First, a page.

But we are in a crisis and we just borrowed a ton of money. What are we going to do with it? There are two different kinds of money we have created. One was created by Congress in the CARES Act and the other by the Federal Reserve. The money from the Fed is for the financial system. It keeps the system liquid and working and keeps financial institutions solvent. These are extremely important things. In the 1930’s all those runs on the bank were because when a bank went insolvent, you lost your deposit. We don’t have these fears today and a large part of the reason we don’t is because the Fed steps in during times of trouble and makes sure the system has enough money to function.

That’s extremely important. It keeps the system from failing. But it doesn’t do much to help things get going again. In the end, a lot of the money the Fed puts into the system ends up as assets in the hands of wealthy people and institutions. It keeps things solvent, but it also increases the disparity between rich and poor.

This was mostly what happened as a result of the financial crisis, where most of the response was to shore up the financial system.

The CARES Act is quite different. Forgivable loans to small businesses, grants made to individuals, additional unemployment benefits, all of these put money into the hands of people that need it. The difference is dramatic. When you put money into hands of people that don’t need more money, such as when you give tax breaks to people that already have a lot of money, the money generally doesn’t get spent. It gets saved or invested in stocks, bonds, real estate, etc. In other words, it goes into assets.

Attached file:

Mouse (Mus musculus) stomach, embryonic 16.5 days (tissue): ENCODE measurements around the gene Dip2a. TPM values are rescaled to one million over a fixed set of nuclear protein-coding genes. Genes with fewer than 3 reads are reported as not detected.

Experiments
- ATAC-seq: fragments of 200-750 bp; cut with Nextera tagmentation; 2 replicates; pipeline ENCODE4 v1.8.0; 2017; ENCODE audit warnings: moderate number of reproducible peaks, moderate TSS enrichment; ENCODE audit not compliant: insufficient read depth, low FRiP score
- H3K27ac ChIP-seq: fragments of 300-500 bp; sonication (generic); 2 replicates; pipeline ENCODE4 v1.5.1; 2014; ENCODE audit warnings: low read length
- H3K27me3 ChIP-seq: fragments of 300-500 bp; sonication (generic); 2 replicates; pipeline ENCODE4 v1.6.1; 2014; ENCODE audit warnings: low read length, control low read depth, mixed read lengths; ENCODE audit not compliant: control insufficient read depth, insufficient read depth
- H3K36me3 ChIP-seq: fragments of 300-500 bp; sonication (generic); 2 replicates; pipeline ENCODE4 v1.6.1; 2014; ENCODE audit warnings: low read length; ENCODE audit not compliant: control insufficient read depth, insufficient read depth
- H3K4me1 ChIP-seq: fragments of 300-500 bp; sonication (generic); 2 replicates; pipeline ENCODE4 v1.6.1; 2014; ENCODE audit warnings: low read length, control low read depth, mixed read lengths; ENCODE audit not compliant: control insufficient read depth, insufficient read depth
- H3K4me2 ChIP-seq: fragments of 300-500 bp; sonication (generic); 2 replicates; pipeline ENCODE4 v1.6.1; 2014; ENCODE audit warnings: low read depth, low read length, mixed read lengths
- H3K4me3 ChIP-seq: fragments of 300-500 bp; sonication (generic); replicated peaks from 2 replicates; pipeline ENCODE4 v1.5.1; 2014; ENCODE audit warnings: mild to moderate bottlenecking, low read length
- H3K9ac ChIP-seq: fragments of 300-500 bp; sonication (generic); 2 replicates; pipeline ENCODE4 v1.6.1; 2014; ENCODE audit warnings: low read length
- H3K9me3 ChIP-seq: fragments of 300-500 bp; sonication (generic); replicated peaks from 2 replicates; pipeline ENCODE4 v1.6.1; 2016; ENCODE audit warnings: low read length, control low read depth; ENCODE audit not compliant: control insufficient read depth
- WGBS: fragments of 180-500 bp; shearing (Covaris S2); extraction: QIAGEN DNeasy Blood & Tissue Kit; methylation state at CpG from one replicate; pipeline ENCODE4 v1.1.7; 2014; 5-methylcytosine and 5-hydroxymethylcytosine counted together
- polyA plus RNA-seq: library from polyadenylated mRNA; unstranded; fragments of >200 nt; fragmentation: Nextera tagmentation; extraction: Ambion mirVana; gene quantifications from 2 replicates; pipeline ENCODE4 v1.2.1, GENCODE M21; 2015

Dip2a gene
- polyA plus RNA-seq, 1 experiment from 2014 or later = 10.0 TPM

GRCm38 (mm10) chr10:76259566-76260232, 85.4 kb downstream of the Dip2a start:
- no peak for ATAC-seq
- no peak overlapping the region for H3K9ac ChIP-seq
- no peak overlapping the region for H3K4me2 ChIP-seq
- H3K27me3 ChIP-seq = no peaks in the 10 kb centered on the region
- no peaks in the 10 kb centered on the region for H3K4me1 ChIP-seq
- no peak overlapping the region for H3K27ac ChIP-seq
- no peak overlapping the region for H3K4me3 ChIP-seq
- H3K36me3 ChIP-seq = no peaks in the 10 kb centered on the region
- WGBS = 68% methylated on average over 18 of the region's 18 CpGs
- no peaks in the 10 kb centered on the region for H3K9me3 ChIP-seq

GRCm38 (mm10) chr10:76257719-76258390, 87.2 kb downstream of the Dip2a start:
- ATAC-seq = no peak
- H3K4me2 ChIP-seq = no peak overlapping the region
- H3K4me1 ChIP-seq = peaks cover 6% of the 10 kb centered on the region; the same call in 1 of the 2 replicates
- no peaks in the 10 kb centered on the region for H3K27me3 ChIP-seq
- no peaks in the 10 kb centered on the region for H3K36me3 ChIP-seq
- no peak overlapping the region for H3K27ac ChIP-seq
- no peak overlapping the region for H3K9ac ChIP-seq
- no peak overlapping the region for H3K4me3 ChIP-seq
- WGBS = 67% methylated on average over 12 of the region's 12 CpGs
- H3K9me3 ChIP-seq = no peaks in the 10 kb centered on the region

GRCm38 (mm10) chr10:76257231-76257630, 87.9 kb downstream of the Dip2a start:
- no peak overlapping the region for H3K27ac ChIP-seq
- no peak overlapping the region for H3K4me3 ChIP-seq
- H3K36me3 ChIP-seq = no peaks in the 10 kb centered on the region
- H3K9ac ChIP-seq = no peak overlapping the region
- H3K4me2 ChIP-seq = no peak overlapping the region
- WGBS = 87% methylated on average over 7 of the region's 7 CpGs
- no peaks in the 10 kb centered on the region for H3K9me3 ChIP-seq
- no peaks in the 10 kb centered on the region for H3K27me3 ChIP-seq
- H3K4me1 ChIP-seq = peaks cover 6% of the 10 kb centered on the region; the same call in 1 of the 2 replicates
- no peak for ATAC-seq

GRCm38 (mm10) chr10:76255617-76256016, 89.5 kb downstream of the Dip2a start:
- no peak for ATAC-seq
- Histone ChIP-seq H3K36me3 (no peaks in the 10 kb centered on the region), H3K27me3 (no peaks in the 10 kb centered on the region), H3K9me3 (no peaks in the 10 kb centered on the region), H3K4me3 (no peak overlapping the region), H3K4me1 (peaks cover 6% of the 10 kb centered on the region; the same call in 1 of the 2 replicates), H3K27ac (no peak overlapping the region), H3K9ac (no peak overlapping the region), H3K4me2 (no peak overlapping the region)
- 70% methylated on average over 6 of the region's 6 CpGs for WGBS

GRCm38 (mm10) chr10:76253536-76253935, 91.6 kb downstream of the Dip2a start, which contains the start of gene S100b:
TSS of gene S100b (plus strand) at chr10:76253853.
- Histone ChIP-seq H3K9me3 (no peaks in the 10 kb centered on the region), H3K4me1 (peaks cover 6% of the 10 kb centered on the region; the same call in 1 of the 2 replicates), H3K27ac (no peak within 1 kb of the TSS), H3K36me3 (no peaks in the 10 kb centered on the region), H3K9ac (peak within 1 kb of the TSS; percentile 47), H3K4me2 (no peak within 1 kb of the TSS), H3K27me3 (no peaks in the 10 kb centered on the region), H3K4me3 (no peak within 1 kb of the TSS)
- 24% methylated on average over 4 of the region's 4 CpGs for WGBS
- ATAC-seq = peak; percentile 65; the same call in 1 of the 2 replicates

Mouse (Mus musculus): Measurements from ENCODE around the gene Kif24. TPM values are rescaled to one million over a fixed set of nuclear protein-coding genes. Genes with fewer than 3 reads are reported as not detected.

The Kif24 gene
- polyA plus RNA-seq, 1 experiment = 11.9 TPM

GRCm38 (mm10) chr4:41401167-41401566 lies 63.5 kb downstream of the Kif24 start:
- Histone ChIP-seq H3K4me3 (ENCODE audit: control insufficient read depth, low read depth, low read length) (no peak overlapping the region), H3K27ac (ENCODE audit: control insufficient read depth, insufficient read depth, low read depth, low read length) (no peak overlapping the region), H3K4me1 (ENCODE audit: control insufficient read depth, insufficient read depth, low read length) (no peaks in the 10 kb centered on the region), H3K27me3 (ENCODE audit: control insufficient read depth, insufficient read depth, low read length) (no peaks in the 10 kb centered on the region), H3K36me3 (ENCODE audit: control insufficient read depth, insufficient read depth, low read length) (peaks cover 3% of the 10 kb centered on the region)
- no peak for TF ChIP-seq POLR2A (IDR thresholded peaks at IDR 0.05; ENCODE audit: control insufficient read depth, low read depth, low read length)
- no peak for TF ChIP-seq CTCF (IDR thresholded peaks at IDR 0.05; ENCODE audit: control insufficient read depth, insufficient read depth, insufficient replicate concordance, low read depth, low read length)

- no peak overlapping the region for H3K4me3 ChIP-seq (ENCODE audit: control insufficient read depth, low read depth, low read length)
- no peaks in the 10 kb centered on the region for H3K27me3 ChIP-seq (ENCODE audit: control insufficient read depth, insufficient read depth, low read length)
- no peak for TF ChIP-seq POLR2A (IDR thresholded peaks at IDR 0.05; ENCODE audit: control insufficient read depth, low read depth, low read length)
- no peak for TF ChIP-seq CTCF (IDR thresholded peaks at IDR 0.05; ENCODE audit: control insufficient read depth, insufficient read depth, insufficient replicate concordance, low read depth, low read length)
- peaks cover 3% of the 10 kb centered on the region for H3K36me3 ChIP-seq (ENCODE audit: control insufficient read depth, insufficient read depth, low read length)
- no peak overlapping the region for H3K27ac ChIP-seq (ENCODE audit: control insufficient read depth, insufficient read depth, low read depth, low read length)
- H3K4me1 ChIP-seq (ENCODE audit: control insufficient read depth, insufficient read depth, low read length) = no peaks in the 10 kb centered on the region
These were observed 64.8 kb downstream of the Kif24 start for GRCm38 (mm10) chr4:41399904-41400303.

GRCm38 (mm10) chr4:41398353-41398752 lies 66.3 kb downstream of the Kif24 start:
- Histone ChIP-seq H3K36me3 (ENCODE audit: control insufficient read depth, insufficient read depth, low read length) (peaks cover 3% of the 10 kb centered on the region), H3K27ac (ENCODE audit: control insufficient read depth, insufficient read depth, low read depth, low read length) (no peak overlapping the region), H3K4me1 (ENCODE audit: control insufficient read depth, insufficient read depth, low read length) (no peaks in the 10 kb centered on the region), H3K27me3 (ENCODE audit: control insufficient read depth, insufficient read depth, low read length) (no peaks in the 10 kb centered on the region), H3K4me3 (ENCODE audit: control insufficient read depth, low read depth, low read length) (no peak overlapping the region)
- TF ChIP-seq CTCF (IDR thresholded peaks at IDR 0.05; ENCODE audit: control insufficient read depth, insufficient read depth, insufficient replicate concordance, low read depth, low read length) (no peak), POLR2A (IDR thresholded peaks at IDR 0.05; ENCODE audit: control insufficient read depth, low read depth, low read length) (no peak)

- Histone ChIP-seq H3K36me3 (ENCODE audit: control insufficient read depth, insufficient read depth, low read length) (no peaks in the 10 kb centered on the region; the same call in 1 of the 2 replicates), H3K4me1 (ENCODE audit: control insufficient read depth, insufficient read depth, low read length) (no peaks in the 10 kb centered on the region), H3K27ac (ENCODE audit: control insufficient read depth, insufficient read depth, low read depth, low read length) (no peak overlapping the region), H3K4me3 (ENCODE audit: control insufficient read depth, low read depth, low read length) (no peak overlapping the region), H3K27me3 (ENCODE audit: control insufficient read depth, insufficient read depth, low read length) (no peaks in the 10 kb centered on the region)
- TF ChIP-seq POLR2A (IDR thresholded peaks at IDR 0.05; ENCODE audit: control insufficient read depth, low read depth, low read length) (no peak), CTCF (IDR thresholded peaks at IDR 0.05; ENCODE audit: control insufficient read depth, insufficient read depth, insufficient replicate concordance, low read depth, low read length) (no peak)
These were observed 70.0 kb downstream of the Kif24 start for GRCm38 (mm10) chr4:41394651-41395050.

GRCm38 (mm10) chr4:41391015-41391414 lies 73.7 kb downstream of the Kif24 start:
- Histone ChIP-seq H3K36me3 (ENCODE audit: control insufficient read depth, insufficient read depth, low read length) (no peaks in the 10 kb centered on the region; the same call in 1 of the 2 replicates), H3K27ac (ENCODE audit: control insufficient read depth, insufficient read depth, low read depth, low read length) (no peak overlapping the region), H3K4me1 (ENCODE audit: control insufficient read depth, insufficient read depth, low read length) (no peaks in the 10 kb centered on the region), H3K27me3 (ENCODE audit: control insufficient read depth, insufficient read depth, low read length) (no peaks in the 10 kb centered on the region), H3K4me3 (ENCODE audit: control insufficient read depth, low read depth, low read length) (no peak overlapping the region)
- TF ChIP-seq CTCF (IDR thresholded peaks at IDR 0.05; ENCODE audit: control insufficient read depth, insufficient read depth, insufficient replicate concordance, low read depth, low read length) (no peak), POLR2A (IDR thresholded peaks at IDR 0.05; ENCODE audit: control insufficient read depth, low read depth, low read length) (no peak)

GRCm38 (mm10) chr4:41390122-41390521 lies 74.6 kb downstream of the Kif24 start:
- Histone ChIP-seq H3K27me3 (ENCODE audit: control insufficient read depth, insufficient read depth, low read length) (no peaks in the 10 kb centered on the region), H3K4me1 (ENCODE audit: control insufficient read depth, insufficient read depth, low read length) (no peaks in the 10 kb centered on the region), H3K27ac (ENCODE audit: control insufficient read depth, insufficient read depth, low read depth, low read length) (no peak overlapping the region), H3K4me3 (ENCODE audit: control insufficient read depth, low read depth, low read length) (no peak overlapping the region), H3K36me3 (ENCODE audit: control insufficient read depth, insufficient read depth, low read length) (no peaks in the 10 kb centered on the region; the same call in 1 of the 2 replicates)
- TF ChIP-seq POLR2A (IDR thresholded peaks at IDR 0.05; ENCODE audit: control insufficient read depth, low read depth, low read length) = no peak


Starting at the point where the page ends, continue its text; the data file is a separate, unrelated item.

But when you give money to people that need money, it gets spent. And that is far more stimulative.

Spending money on food, car repairs, rent, etc directly benefits businesses of all kinds, and their employees.

Giving money to people that already have enough money is much less stimulative. If you already have enough money for everything you need and maybe even everything you want, then getting more money does little or nothing for the economy because you are unlikely to spend more money.

In the long term, meaning over the course of the next decade or more, we are going to have to make plans to pay back this money. But in the short term, the CARES Act, which I promise you has many flaws, is still much more promising in the effects I believe it will have than anything we did back in 2008/09.

The recession was sudden and shockingly bad. But tiny beginnings of recovery may already be happening. Please stay safe. I don’t like wearing a mask either, but sometimes it’s important. Protect yourself and others and we’ll get through this.

Hal Masover is a Chartered Retrement Planning Counselor and a registered representative. His firm, Investment Insights, Inc is at 508 N 2nd Street, Suite 203, Fairfield, IA 52556. Securiees offered through, Cambridge Investment Research, Inc, a Broker/Dealer, Member FINRA/SIPC. Investment Advisor Representative, Cambridge Investment Research Advisors, Inc., a Registered Investment Advisor. Investment Insights, Inc & Cambridge are not affiliated.

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These are the opinions of Hal Masover and not necessarily those of Cambridge, are for informational purposes only, and should not be construed or acted upon as individualized investment advice. Investing involves risk. Depending on the types of investments, there may be varying degrees of risk. Investors should be prepared to bear loss, including total loss of principal. Past performance is no guarantee of future results. Indices mentioned are unmanaged and cannot be invested in directly.